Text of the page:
Watch: Property expert, Martin Roberts, explains the new rules surrounding stamp duty and how you can use this initiative to your advantage
In July, Chancellor Rishi Sunak announced a stamp duty holiday for property buyers in the aim of triggering a recovery of the UK economy.
Until 31 March 2021, buyers will pay no stamp duty on the first £500,000 when they move home. The HM Treasury estimated that this will save nearly 9 out of 10 people getting onto or moving up the property ladder money.
It’s a move that Homes Under The Hammer star Martin Roberts says is very positive – and one all home buyers should take advantage of.
“This is a really positive thing,” he says.
“If you're in the market for buying properties, this is something which you need to act quick on because we don't know how long this window of opportunity will last for and it does actually save you those pound notes.
“There's no trick to it. It's just a window of opportunity designed to stimulate the housing market and hopefully help us all be able to afford our dream home.”
However, not everyone is as positive as Roberts that the Stamp Duty holiday is a good thing.
Samuel Tombs, chief UK economist at Pantheon Macroeconomics, said the impact would be minimal.
“We do not think that a stamp duty holiday alone would stop house prices falling this year,” he wrote in an investment note. “We currently forecast a 5% peak-to-trough decline in prices.”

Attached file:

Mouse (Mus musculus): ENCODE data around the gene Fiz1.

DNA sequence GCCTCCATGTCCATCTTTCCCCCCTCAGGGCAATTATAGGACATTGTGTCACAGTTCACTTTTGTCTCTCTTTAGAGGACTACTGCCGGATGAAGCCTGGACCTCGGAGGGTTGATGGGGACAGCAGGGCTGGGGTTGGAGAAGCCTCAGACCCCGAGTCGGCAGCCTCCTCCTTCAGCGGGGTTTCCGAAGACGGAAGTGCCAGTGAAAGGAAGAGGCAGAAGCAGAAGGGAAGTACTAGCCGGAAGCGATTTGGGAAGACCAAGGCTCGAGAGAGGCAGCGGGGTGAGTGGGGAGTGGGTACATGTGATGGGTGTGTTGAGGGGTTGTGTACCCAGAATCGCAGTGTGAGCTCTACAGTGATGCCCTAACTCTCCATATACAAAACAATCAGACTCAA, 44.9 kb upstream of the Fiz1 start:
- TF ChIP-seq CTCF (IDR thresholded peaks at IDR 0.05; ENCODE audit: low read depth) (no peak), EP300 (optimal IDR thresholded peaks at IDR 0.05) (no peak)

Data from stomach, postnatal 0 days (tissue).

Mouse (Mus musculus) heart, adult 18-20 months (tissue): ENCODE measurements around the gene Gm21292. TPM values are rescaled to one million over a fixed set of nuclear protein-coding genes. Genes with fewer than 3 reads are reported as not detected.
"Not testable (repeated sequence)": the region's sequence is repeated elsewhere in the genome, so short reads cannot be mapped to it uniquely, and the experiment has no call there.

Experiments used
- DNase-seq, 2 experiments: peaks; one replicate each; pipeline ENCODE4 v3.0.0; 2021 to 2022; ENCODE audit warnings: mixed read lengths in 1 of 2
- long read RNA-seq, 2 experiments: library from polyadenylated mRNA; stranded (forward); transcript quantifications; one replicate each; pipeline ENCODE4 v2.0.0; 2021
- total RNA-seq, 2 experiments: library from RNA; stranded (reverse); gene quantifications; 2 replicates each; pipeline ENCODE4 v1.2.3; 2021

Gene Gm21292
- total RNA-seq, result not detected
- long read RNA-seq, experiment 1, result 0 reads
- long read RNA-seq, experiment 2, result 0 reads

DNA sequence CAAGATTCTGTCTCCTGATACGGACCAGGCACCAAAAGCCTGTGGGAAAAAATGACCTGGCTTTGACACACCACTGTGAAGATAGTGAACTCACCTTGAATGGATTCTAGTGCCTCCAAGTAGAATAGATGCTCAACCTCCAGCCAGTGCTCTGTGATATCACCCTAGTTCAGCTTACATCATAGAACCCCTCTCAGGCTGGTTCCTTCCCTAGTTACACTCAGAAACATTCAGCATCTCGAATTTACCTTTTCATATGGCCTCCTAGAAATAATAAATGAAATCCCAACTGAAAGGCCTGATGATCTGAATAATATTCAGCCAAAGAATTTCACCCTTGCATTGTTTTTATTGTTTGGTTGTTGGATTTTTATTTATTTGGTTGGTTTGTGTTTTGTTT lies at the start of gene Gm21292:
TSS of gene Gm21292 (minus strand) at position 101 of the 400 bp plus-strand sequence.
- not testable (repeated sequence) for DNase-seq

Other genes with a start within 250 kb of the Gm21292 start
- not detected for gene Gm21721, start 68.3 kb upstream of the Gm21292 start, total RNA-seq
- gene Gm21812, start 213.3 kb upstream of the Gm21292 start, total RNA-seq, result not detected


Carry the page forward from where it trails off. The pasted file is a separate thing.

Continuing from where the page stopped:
During previous recessions when stamp duty was abolished, house sales initially rose but this was followed by a downturn when the holiday ended. It also saw some sellers raising their prices to the same amount of the tax saving, benefitting vendors as opposed to buyers.
However, the Treasury recently released figures saying that not only had house sales risen by 15.6%, but the rise in sales had also supported nearly 750,000 jobs.
Mike Fairman, CEO at Checkatrade, said: “Since the Government’s stamp duty changes came into effect earlier this year, we’ve seen record numbers of home improvement enquiries to the site suggesting that consumers are planning to reinvest their stamp duty savings straight back into their homes.”
One thing Roberts is keen to remind buyers off is that this is for first-time buyers or people selling and moving on. If you’re buying a second property or are an investor, you’ll still have to pay something.
“For people who are buying their second house or investors buying further house other than their main principle point of residence you have to pay an additional 3% stamp duty and that hasn't changed,” he advises.
Watch: Martin Roberts shares his top tips on finding your dream house